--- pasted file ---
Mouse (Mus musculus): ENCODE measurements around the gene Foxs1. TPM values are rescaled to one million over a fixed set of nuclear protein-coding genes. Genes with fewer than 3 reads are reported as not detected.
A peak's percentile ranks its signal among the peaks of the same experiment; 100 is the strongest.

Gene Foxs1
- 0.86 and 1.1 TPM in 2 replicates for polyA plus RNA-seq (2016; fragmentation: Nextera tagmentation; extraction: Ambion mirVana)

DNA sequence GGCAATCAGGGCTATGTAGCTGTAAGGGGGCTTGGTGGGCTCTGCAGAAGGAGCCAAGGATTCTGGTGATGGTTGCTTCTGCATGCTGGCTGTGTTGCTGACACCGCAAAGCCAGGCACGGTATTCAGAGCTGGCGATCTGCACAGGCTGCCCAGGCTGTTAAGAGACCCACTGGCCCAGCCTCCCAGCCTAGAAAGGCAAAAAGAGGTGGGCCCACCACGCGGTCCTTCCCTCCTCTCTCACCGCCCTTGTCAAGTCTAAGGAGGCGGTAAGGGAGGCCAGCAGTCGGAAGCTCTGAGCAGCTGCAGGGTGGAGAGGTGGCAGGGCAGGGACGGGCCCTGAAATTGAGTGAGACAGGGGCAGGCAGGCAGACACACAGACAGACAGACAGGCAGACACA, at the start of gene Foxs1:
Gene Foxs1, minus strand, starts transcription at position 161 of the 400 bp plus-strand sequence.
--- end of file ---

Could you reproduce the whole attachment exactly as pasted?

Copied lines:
Mouse (Mus musculus): ENCODE measurements around the gene Foxs1. TPM values are rescaled to one million over a fixed set of nuclear protein-coding genes. Genes with fewer than 3 reads are reported as not detected.
A peak's percentile ranks its signal among the peaks of the same experiment; 100 is the strongest.

Gene Foxs1
- 0.86 and 1.1 TPM in 2 replicates for polyA plus RNA-seq (2016; fragmentation: Nextera tagmentation; extraction: Ambion mirVana)

DNA sequence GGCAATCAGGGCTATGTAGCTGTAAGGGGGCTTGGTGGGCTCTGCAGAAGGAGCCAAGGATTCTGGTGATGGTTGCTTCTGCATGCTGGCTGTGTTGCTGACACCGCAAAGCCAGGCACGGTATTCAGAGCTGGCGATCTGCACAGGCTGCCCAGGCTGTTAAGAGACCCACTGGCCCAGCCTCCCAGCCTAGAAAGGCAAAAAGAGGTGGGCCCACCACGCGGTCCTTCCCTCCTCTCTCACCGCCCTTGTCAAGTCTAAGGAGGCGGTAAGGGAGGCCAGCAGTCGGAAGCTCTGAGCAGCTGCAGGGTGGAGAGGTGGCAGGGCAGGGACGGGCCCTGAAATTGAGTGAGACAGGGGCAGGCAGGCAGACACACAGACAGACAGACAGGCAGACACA, at the start of gene Foxs1:
Gene Foxs1, minus strand, starts transcription at position 161 of the 400 bp plus-strand sequence.